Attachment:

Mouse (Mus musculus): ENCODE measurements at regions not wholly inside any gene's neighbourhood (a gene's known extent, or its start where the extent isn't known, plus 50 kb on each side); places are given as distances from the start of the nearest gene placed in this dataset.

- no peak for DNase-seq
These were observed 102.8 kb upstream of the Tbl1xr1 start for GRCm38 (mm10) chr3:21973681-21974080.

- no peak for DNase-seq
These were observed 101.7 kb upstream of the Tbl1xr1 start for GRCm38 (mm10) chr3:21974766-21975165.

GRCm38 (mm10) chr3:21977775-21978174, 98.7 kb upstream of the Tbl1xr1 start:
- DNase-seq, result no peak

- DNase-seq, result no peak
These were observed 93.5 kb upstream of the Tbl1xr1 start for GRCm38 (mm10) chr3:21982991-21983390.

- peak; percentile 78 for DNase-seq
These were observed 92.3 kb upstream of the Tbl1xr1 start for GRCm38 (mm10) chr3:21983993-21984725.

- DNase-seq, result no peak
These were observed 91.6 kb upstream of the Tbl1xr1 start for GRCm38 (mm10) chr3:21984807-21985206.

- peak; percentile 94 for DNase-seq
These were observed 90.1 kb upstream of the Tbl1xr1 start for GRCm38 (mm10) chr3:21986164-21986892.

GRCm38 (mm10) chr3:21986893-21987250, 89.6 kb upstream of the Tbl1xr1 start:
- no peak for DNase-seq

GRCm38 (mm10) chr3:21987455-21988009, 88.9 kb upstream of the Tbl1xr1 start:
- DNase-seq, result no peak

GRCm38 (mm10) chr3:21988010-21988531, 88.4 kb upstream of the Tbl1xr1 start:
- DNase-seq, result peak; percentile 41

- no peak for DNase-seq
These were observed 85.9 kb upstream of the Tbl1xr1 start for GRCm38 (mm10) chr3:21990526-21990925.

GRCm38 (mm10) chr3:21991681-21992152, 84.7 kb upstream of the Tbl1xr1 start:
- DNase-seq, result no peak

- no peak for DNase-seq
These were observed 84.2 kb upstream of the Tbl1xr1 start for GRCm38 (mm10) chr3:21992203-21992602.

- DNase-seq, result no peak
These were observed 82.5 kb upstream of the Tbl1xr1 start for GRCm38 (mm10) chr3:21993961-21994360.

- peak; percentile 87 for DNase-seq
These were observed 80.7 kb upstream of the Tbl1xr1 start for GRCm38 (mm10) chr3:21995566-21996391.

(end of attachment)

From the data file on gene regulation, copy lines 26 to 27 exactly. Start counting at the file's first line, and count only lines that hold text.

- no peak for DNase-seq
These were observed 84.2 kb upstream of the Tbl1xr1 start for GRCm38 (mm10) chr3:21992203-21992602.